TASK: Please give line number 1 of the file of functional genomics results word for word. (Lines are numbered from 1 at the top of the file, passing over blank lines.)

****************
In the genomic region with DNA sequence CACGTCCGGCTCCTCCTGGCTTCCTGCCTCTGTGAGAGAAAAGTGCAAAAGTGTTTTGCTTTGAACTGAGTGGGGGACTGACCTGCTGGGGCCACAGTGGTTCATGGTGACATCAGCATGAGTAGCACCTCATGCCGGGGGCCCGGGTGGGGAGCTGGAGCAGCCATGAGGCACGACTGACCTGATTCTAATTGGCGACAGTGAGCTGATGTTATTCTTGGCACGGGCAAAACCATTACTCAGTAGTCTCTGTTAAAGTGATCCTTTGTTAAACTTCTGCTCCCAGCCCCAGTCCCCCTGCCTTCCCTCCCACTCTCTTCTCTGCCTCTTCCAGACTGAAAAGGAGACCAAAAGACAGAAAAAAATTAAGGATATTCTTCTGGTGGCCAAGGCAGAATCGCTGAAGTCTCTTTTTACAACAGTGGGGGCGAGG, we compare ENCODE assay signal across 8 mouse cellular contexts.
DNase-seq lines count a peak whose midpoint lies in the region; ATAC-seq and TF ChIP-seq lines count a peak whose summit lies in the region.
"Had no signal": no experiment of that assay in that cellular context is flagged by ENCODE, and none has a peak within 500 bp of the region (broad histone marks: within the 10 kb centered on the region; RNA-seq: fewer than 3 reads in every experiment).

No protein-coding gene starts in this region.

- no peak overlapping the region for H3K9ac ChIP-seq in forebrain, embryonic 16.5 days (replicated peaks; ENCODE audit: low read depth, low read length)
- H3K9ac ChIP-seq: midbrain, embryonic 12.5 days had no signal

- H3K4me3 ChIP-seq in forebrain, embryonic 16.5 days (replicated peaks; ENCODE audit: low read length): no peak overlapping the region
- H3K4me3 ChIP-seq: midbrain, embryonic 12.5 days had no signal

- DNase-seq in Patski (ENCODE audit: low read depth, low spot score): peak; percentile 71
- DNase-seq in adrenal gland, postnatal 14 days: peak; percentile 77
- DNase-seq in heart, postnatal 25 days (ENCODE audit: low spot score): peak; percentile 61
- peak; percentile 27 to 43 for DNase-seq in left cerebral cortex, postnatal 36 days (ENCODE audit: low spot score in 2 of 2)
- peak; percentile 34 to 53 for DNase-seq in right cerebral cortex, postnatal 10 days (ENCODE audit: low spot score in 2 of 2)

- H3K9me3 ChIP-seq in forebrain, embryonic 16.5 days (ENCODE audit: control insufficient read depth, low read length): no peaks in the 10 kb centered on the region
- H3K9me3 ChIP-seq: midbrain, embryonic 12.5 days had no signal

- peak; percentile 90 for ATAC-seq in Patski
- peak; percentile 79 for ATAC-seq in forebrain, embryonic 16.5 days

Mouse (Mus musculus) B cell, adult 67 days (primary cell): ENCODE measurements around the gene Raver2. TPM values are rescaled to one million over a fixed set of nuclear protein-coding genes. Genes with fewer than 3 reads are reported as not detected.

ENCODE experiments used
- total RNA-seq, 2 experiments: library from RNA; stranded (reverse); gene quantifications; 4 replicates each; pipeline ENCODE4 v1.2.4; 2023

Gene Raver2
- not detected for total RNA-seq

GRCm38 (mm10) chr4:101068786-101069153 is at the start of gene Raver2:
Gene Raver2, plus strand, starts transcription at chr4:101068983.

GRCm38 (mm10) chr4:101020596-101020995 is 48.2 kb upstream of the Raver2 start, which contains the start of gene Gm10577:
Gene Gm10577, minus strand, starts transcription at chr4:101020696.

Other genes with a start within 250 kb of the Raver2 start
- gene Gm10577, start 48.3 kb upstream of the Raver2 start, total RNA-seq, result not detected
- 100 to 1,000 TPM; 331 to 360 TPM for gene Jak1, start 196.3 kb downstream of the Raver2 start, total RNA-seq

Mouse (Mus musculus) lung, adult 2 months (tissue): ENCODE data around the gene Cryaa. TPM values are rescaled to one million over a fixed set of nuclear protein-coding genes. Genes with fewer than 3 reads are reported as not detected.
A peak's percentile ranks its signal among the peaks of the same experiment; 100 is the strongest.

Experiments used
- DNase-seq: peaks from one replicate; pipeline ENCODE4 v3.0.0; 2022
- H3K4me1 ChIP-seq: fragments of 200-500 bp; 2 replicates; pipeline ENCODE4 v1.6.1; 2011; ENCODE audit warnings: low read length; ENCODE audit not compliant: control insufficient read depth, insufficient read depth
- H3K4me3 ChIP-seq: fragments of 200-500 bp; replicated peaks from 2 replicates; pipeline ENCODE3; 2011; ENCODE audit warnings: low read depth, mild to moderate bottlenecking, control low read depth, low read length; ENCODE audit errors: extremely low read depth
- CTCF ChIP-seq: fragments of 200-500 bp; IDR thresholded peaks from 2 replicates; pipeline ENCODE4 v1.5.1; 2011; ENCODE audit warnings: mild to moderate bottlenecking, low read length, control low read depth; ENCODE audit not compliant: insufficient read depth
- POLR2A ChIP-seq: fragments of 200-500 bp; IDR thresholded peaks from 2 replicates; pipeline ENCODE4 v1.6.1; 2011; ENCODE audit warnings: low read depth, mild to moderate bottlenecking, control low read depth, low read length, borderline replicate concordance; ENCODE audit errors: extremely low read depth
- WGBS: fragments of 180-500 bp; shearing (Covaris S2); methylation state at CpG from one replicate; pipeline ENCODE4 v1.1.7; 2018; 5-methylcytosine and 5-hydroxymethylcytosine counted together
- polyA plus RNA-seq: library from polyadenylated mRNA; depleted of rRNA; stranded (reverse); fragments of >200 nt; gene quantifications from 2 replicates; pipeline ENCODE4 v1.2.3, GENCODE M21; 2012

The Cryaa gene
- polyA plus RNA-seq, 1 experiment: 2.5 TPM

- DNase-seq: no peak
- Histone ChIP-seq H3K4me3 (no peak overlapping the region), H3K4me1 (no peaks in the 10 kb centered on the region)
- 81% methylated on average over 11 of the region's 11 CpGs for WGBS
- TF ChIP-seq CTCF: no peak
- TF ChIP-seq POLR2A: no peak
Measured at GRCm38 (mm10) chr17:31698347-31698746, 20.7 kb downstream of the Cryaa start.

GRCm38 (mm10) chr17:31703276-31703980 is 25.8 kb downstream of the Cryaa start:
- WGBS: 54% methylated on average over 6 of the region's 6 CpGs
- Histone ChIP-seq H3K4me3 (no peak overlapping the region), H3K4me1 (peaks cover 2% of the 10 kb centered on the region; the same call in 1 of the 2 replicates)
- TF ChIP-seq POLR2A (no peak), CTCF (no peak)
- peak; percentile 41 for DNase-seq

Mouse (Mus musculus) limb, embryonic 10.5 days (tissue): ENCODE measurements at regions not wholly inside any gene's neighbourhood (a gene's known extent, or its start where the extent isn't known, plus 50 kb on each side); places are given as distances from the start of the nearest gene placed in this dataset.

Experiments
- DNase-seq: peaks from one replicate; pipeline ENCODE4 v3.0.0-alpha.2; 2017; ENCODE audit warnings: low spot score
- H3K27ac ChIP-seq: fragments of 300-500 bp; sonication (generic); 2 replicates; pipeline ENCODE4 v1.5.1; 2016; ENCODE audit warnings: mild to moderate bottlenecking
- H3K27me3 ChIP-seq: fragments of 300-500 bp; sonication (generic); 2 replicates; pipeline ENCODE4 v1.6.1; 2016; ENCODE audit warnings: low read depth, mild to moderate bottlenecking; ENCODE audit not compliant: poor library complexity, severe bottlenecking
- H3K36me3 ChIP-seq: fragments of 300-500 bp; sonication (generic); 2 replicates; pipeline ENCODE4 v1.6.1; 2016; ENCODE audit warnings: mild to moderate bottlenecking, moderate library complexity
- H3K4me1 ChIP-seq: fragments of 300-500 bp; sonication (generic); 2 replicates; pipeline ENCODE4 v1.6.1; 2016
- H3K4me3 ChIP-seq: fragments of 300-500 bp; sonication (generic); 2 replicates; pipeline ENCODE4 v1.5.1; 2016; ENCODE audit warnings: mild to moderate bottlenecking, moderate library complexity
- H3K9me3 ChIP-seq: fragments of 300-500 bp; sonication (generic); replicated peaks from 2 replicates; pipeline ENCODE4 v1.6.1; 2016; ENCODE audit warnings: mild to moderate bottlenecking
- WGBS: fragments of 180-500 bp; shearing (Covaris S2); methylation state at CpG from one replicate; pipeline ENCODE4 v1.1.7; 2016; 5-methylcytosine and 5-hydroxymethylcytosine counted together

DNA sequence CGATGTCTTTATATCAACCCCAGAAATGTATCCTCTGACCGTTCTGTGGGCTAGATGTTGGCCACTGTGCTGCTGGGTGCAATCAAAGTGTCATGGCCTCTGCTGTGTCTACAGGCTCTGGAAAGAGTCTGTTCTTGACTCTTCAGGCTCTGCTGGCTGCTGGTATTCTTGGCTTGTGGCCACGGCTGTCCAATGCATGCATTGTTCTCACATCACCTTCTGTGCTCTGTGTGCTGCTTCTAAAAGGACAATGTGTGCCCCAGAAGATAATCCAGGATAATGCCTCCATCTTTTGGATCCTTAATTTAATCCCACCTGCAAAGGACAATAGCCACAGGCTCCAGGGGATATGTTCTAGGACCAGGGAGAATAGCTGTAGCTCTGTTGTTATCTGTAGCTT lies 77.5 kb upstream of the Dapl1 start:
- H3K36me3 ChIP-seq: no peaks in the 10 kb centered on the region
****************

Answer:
In the genomic region with DNA sequence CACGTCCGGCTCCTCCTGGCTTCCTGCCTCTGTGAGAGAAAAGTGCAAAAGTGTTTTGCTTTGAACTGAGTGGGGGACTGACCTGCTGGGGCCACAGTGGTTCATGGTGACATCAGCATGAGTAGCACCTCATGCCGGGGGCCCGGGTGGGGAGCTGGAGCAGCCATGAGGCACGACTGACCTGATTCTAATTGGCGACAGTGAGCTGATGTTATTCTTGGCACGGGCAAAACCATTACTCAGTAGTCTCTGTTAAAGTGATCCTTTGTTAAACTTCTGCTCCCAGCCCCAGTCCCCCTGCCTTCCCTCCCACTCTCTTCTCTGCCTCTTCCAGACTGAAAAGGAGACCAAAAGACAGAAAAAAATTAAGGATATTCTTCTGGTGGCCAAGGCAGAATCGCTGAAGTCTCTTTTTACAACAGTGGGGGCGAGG, we compare ENCODE assay signal across 8 mouse cellular contexts.